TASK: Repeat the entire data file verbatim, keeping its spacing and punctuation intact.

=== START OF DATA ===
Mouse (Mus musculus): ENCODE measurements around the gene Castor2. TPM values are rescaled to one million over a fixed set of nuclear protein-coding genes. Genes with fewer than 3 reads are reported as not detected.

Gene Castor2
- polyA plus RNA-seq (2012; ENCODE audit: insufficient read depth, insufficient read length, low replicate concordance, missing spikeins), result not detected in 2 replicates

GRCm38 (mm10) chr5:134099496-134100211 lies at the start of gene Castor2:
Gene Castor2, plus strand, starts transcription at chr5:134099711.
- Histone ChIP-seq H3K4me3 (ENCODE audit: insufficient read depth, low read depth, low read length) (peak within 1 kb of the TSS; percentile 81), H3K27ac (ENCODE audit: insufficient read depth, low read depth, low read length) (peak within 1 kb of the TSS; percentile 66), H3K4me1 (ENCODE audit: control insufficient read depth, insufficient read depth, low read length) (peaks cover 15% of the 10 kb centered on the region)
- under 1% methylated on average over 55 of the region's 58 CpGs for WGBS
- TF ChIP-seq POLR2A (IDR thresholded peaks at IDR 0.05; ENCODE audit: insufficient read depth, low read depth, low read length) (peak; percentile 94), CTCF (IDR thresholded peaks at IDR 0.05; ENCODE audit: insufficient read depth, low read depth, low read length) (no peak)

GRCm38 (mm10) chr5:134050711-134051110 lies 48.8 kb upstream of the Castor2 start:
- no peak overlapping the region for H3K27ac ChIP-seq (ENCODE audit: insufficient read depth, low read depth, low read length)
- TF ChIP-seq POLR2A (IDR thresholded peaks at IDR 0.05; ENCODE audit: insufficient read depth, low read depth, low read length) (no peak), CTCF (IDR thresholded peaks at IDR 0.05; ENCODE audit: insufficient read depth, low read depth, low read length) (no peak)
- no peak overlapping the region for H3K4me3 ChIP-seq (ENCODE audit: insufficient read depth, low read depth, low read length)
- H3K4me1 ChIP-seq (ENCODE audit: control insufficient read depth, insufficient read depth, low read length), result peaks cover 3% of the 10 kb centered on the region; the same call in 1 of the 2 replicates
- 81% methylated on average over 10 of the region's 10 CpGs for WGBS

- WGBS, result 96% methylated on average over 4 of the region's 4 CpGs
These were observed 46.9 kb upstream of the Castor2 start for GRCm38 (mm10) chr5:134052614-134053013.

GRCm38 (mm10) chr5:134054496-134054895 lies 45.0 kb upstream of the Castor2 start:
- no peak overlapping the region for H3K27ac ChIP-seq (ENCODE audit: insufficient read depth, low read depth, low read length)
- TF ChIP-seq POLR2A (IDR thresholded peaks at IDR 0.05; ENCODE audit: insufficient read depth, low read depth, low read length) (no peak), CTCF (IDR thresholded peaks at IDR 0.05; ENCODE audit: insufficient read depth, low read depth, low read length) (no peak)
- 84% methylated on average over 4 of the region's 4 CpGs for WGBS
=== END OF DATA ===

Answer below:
Mouse (Mus musculus): ENCODE measurements around the gene Castor2. TPM values are rescaled to one million over a fixed set of nuclear protein-coding genes. Genes with fewer than 3 reads are reported as not detected.

Gene Castor2
- polyA plus RNA-seq (2012; ENCODE audit: insufficient read depth, insufficient read length, low replicate concordance, missing spikeins), result not detected in 2 replicates

GRCm38 (mm10) chr5:134099496-134100211 lies at the start of gene Castor2:
Gene Castor2, plus strand, starts transcription at chr5:134099711.
- Histone ChIP-seq H3K4me3 (ENCODE audit: insufficient read depth, low read depth, low read length) (peak within 1 kb of the TSS; percentile 81), H3K27ac (ENCODE audit: insufficient read depth, low read depth, low read length) (peak within 1 kb of the TSS; percentile 66), H3K4me1 (ENCODE audit: control insufficient read depth, insufficient read depth, low read length) (peaks cover 15% of the 10 kb centered on the region)
- under 1% methylated on average over 55 of the region's 58 CpGs for WGBS
- TF ChIP-seq POLR2A (IDR thresholded peaks at IDR 0.05; ENCODE audit: insufficient read depth, low read depth, low read length) (peak; percentile 94), CTCF (IDR thresholded peaks at IDR 0.05; ENCODE audit: insufficient read depth, low read depth, low read length) (no peak)

GRCm38 (mm10) chr5:134050711-134051110 lies 48.8 kb upstream of the Castor2 start:
- no peak overlapping the region for H3K27ac ChIP-seq (ENCODE audit: insufficient read depth, low read depth, low read length)
- TF ChIP-seq POLR2A (IDR thresholded peaks at IDR 0.05; ENCODE audit: insufficient read depth, low read depth, low read length) (no peak), CTCF (IDR thresholded peaks at IDR 0.05; ENCODE audit: insufficient read depth, low read depth, low read length) (no peak)
- no peak overlapping the region for H3K4me3 ChIP-seq (ENCODE audit: insufficient read depth, low read depth, low read length)
- H3K4me1 ChIP-seq (ENCODE audit: control insufficient read depth, insufficient read depth, low read length), result peaks cover 3% of the 10 kb centered on the region; the same call in 1 of the 2 replicates
- 81% methylated on average over 10 of the region's 10 CpGs for WGBS

- WGBS, result 96% methylated on average over 4 of the region's 4 CpGs
These were observed 46.9 kb upstream of the Castor2 start for GRCm38 (mm10) chr5:134052614-134053013.

GRCm38 (mm10) chr5:134054496-134054895 lies 45.0 kb upstream of the Castor2 start:
- no peak overlapping the region for H3K27ac ChIP-seq (ENCODE audit: insufficient read depth, low read depth, low read length)
- TF ChIP-seq POLR2A (IDR thresholded peaks at IDR 0.05; ENCODE audit: insufficient read depth, low read depth, low read length) (no peak), CTCF (IDR thresholded peaks at IDR 0.05; ENCODE audit: insufficient read depth, low read depth, low read length) (no peak)
- 84% methylated on average over 4 of the region's 4 CpGs for WGBS